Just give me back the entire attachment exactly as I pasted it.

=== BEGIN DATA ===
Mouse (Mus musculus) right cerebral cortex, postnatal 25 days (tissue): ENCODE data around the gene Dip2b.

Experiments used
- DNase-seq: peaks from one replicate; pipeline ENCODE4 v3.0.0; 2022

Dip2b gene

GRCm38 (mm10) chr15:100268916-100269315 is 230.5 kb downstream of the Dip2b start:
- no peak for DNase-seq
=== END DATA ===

Mouse (Mus musculus) right cerebral cortex, postnatal 25 days (tissue): ENCODE data around the gene Dip2b.

Experiments used
- DNase-seq: peaks from one replicate; pipeline ENCODE4 v3.0.0; 2022

Dip2b gene

GRCm38 (mm10) chr15:100268916-100269315 is 230.5 kb downstream of the Dip2b start:
- no peak for DNase-seq